First, it would be a “source of light and instruction” to those who read it for it would lay before them “the great plan of salvation which was devised in heaven from before the foundation of the world.” They would dwell at considerable length “upon the fullness of the everlasting gospel of Jesus Christ...; the necessity of embracing it with full purpose of heart, and living by all its precepts." They also planned to deal with the gathering of Israel in preparation for the time “when Christ will reign with his saints upon earth, a thousand years, according to the testimony of all the holy prophets since the world began.”

Finally, they announced that they would provide a detailed history of the persecution and suffering the Saints endured in Missouri and elsewhere. They noted, however, that a “mere synopsis... would swell this address to volumes; therefore we are compelled to let it pass for the present, by touching upon a few of its most prominent features.” They then provided a brief rehearsal of the Missouri persecutions, anticipating that an extensive treatment would be forthcoming.

Nearly half of the first issue was taken up by an extract from the “private journal of Joseph Smith,” detailing some of the persecution he and others experienced in Missouri. The continuation of Joseph Smith’s history later became a regular feature of the Times and Seasons and was eventually the basis for the Church’s publication of Joseph Smith’s six-volume History. Then came a long letter from Benjamin Winchester, recounting his missionary experiences in some of the eastern states.

This issue also contained what amounted to a plea for understanding by those who had not received all their paid-for issues of the Elders’ Journal. Apparently some subscribers felt that since they did not receive all the issues they had subscribed for, they should receive a few free issues of the Times and Seasons. The editor’s made an impassioned plea for some reasonable understanding. The way they worded it should have been enough to help anyone understand their plight:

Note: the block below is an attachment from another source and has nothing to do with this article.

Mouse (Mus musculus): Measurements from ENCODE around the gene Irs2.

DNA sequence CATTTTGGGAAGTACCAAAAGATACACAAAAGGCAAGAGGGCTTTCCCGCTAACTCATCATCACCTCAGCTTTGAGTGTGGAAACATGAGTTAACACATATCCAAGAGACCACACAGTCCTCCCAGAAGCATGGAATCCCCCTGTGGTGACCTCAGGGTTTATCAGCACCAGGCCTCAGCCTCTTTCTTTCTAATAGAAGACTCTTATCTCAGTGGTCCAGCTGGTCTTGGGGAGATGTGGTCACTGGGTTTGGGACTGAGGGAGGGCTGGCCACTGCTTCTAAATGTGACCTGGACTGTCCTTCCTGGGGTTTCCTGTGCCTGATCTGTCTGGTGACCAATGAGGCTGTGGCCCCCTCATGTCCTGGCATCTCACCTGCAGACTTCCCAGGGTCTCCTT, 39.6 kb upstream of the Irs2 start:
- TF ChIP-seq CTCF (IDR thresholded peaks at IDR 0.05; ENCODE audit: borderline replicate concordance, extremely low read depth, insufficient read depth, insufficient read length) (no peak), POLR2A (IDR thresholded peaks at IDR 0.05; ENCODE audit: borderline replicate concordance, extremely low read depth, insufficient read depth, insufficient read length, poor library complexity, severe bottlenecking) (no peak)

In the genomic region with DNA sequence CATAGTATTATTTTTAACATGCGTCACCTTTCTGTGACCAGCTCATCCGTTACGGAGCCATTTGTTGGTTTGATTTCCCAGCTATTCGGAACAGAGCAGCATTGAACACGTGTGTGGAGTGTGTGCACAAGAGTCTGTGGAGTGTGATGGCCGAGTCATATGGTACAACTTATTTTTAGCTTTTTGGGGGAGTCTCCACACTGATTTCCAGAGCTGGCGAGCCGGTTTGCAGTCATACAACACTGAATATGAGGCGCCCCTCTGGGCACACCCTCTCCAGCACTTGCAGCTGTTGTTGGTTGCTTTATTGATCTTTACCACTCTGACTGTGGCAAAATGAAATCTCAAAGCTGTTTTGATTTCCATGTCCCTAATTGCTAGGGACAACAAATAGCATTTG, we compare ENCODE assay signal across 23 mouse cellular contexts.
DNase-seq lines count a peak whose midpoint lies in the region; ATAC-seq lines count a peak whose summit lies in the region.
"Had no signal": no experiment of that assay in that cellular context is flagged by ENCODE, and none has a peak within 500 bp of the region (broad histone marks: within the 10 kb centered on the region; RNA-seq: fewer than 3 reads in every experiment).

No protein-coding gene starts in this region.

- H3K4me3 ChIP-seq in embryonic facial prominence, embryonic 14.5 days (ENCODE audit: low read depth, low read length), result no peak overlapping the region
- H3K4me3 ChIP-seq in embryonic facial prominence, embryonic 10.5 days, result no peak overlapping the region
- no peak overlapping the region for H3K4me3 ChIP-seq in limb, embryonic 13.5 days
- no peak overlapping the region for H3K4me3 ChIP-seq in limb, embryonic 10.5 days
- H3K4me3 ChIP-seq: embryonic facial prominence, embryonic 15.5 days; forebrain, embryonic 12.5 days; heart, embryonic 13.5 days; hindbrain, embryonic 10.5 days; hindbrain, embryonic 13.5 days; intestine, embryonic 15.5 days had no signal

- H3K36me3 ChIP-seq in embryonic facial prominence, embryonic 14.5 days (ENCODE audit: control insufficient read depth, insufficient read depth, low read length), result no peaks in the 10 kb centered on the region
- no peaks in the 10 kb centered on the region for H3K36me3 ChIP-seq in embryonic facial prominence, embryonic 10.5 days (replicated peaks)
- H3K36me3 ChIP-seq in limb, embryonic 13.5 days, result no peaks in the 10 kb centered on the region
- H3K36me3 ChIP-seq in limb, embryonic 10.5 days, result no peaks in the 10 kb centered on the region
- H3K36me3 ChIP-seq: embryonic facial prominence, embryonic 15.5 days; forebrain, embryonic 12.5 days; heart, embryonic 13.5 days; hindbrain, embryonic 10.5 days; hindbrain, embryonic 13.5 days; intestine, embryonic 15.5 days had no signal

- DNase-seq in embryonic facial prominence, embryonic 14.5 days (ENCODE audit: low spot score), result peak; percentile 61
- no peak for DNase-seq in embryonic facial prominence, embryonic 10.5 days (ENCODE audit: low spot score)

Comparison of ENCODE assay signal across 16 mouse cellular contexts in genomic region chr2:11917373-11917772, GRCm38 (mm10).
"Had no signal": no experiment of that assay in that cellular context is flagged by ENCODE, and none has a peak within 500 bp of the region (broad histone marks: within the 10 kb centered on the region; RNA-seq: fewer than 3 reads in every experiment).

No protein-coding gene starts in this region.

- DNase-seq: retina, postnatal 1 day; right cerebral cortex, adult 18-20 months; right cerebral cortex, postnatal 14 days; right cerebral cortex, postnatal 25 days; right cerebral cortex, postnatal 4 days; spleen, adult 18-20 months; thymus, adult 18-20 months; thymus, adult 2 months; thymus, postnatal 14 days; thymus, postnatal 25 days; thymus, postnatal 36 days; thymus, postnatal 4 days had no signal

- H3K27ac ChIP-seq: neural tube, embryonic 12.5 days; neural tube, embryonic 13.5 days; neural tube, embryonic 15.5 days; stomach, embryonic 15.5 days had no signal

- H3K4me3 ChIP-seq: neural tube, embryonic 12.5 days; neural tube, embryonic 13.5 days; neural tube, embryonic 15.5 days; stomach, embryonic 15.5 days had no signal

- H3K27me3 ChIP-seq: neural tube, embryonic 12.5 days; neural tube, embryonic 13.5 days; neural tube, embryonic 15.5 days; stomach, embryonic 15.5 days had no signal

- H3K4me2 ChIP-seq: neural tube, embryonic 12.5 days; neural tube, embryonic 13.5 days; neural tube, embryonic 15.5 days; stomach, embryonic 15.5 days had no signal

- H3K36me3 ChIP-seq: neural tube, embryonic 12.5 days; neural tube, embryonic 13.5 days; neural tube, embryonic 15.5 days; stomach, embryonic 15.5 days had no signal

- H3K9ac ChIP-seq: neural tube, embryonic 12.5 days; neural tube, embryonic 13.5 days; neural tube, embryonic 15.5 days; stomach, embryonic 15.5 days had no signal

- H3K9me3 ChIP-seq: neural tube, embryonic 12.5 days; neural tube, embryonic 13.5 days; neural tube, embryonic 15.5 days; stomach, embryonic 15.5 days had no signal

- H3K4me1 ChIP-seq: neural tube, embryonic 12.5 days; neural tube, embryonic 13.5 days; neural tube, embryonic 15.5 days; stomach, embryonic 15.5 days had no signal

... this idea we are confident they will abandon, when they learn the fact, that the proprietors of the Journal, while conducting that paper, sustained the loss of an entire establishment in Kirtland Ohio, in Jan. 1838, after which, with much difficulty, they procured another press and resuscitated the paper at Far West Mo. where they had the opportunity of publishing two numbers only; when persecution raged to that extent, that they were compelled to leave the State, with the loss of nearly all their property. Thus, while many of you have sustained the loss of but 67 cents, they have not only lost all their property, but have been driven by their cruel and hard-hearted persecutors, from their peaceful and happy homes, and are now strangers, sojourning in a strange land....

In the same “address” the editors explained that they must receive payment for subscriptions in advance, “as our expenses are, necessarily, very heavy, and nothing but cash in hand will defray them.”

The first issue of the Times and Seasons also included a long “Greeting” to all Saints everywhere, signed by six members of the Quorum of the Twelve: Brigham Young, Heber C. Kimball, John E. Page, Wilford Woodruff, John Taylor, and George A. Smith.

This was especially interesting, at least to me, for at the time it was published the apostles (except for John E. Page) were making their way to England, where the Quorum would conduct one of the most significant missions in Church history. They obviously prepared the “Greeting” before they left, anticipating the July publication of the paper. It consisted of a general exhortation to faithfulness in the face of difficulties as well as behavioral advice to missionaries. Sadly, while the apostles were gone, the September 1840 Times and Seasons carried a notice of the July 17 death of Wilford Woodruff’s youngest child, Sarah Emma.

Finally, the apostles’ greeting was followed by extracts from the minutes of a conference held on March 17, 1839, a note from the editors, and a reprint of the prospectus that had been circulated in handbill form earlier.

The editorship of the Times and Seasons changed over the years. It remained in the hands of Robinson and Smith until they decided to divide the business, Don Carlos Smith assuming control of the paper and handbill business and Ebenzer Robinson taking over the book and fancy job printing, the bookbindery, and the stereotype foundry. In December 1840, therefore, the firm of Robinson and Smith, Publishers, was dissolved and Smith became the sole proprietor.

In the spring of 1841, he took on a partner, Robert B. Thompson. However, after the untimely death of Smith on August 7 and Thompson only 20 days later, Ebenezer Robinson again took over as editor and proprietor.

Robinson’s associate was Gustavas Hills, a prominent citizen of Nauvoo and a music professor in the University of Nauvoo. However, for some reason members of the Quorum of the Twelve were not fully satisfied with the way Hills was handling the editorial department. On November 20, the Prophet met with six of them and discussed the matter.